A letter to the girl I met who was shy and fearful she could hardly talk
We met recently when you had an opportunity to show me your writing and give me the privilege of mentoring you a little.
You could hardly talk, you were so nervous, and when you did, it was in a tiny little voice whose very tone apologised for making any noise in the world at all.
I asked you to show me your work and you refused. You were too scared, too shy, too terrified that I was going to destroy you, rip up your beautiful, hard-won words into shreds and tell you to go home, that you and your dreams had no place here, amongst these writers, these confident, capable people who knew what they were about and knew who they were.
You thought I'd find you out as a pretender and a try hard. You thought I'd tell everyone else and you'd be the butt of jokes, the loser everyone talked about behind their hands.
When I asked you to write anything at all, even just six words to describe the lake and the mist, that beautiful, exquisite scenery just ten metres from us, you refused.
"I can't do it," you said.
I felt a little stuck.
"Okay, so you can at least do this," I said. "You can write down the three worst things that could happen if you showed me your writing today."
I closed my eyes and covered my face so I couldn't see you and so that you'd know I wasn't looking. I turned away from you so that you could have privacy while you wrote down your three biggest fears.
And you didn't find it hard. The words sprang easily from your pen. You had covered half a page before you knew it.
I poked an eye out between my fingers. "Can you do the opposite?" I said. "Can you write down the three best things that could possibly happen if you showed me your work today?"
Immediately you knew what those three best things were and you wrote them down.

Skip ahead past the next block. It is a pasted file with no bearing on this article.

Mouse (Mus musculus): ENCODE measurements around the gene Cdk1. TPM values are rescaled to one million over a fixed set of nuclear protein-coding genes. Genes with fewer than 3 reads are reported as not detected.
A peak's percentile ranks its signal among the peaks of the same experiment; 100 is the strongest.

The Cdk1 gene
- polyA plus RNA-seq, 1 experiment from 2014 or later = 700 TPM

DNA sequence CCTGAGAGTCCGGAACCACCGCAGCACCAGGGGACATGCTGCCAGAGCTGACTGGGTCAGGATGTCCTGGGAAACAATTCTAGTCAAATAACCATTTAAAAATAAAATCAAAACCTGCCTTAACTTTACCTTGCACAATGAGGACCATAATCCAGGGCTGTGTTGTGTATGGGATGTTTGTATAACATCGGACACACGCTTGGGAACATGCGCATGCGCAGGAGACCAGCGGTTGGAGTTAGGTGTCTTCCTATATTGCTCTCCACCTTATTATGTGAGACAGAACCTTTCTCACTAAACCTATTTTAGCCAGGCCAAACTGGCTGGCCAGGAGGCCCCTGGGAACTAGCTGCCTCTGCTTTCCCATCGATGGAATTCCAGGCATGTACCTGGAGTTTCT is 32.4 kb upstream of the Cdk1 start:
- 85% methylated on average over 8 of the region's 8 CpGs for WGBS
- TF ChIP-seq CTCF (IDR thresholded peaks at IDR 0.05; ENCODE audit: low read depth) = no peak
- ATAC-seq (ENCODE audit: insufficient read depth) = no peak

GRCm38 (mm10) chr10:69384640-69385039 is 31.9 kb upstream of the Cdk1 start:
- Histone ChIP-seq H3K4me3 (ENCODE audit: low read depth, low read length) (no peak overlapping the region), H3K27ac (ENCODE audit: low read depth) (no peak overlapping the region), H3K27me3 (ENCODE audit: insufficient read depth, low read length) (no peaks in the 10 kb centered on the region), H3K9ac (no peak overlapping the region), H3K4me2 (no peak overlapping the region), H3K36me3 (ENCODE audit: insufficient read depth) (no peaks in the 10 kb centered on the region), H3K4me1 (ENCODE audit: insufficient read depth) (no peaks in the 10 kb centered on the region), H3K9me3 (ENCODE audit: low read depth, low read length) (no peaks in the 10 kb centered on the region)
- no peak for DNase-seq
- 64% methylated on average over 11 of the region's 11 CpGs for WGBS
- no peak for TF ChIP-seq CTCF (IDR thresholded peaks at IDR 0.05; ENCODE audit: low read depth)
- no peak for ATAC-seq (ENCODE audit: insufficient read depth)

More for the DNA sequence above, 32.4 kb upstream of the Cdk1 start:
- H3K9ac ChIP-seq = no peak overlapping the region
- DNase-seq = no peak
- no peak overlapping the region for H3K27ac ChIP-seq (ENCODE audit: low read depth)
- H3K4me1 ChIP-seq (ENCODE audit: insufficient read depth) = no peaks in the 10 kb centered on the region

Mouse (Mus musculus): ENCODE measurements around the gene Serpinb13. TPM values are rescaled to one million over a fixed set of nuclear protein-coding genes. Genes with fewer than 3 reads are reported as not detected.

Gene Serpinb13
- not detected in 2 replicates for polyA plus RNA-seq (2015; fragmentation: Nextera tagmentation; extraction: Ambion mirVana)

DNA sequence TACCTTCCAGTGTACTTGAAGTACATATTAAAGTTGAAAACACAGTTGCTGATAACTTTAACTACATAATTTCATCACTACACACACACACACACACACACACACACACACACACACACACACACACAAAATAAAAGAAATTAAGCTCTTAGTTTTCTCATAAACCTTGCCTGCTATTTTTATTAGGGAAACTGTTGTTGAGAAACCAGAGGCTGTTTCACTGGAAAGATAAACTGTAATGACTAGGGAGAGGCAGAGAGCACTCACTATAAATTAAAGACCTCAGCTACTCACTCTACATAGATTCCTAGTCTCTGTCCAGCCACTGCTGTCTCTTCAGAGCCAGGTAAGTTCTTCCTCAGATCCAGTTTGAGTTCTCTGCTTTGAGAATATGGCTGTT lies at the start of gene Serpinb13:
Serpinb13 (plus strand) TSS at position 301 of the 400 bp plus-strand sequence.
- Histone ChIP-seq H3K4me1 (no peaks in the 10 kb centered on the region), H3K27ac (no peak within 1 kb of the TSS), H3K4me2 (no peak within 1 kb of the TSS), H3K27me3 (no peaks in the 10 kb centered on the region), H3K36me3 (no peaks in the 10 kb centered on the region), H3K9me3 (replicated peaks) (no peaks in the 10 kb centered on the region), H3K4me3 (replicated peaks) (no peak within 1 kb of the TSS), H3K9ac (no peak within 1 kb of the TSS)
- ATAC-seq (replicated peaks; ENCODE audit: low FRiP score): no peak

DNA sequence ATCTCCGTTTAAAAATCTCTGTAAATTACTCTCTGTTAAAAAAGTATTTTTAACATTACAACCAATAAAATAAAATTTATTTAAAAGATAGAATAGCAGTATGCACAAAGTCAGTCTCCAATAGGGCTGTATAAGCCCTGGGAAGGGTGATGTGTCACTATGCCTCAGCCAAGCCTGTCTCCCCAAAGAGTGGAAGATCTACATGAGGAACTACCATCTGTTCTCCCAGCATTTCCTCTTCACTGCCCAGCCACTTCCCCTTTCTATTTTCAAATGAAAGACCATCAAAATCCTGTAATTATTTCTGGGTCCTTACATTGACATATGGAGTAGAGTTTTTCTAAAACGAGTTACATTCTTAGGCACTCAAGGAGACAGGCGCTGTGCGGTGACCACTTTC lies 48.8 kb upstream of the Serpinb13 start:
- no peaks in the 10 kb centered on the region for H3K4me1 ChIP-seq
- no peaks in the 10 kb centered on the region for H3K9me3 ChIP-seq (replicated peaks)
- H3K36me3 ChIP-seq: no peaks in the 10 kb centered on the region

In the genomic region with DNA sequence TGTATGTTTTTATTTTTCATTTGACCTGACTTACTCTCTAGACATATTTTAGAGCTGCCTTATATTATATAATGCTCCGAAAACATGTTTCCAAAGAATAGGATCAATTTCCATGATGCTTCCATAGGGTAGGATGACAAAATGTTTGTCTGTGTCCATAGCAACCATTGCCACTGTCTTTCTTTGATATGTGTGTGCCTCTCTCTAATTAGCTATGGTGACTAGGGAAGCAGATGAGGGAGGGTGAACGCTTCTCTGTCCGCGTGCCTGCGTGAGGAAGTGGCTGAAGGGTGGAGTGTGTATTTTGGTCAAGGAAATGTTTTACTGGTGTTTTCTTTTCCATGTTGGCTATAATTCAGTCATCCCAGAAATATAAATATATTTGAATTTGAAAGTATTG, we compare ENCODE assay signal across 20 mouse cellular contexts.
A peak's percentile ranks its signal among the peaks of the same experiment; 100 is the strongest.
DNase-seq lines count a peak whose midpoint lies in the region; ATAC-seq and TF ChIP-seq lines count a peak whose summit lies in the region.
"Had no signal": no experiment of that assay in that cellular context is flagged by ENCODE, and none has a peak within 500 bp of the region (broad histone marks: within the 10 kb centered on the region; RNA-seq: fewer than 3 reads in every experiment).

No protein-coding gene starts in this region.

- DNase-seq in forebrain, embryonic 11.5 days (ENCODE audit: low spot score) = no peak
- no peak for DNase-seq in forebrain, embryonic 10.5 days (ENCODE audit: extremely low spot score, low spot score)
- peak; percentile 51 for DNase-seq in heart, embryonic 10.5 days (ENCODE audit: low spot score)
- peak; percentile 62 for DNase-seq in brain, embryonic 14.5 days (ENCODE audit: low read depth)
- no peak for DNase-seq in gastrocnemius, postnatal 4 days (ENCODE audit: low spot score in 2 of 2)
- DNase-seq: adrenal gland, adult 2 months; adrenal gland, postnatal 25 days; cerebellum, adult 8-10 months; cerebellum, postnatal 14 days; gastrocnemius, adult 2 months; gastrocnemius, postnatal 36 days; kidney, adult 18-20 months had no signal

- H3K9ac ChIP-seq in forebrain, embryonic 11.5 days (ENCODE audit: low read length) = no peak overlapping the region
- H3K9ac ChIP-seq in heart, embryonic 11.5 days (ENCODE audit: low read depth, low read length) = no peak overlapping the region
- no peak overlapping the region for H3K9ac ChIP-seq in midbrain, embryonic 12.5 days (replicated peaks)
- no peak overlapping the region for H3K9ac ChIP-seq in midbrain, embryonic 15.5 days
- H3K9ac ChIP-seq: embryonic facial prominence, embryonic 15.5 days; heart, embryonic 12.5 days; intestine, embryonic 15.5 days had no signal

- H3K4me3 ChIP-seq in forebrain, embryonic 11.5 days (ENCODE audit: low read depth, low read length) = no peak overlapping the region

We talked about fear, then, and you tried, mostly successfully, to hold back your tears. You live with a deep terror that invades your day and hijacks your dreams. You're afraid of what you do, who you are, who you could be.
I pointed out that already at that point, you had done three brave things. You had signed up for the mentoring session. You had turned up. You had sat down.
Your eyes brightened, and then lowered again.
"But maybe I have no talent," you whispered.
"Do you like writing?" I said. "How does it make you feel?"
Again your eyes lit up. Writing made you feel good, relaxed and happy. You loved reading. You knew you wanted to write stories like the ones you enjoyed.
"You have talent," I said. "The truth is, if you have interest and love for what you're doing, everything else can be taught. The key to being great at something is being interested in it enough to do the work. If you can do that, you can be good at it."
We sat there together. A layer of fear had been dissolved.
"Now can you show me what you're writing?" I asked.
You pulled out a sheaf of neatly type written pages, guarding them with your crooked arm. More than half a novella, planned and written out with care and dignity. I was amazed. And then I was delighted. Because it was good.
Jewel, you have a future in writing. Yes, you have things to learn, of course. We all do. And so we should. (When we think we don't need to learn any more, we should give up the job.)
You're frightened, yes, that's true. But you know what? You can get over that. You took huge steps towards overcoming your fear when you came to sit down next to me. And you conquered your immense terror of rejection when you showed me your baby, your beautiful story.
Getting over fear, or doing anything that seems impossible, is simply a matter of taking small daily steps and practicing. Right now I'm a 40 year old woman learning the cello. I've had three lessons. Yes, only three. I'm slightly embarrassed at how bad I am. I'd love to play like my teacher, who makes his cello sing. Mine is more like cat yowling and stick scratching. But I'm confident it will come. I practice every day and every day I sound just a little tiny bit better.
Jewel, you can write something every day. And every day you can take a tiny brave step - talking to someone you're nervous of, speaking out loud in the mirror, signing up for something you wouldn't normally do.
I believe you can be a writer - if you want it enough, and if you're prepared to put in the work. And I believe that one day your voice will speak confidently, clearly and meaningfully and you'll know that you have something to say in the world that is important.
I changed your name because I didn't want to embarrass you publicly in this post. But I changed it to Jewel deliberately because not only do I think you have a jewel of a story that's waiting to be polished, but because you need to look at the jewel that you, yourself, are. Beautiful, in God's sight and in the world.
Catch your dreams and don't let them go. Don't give your life to fear. It doesn't deserve it.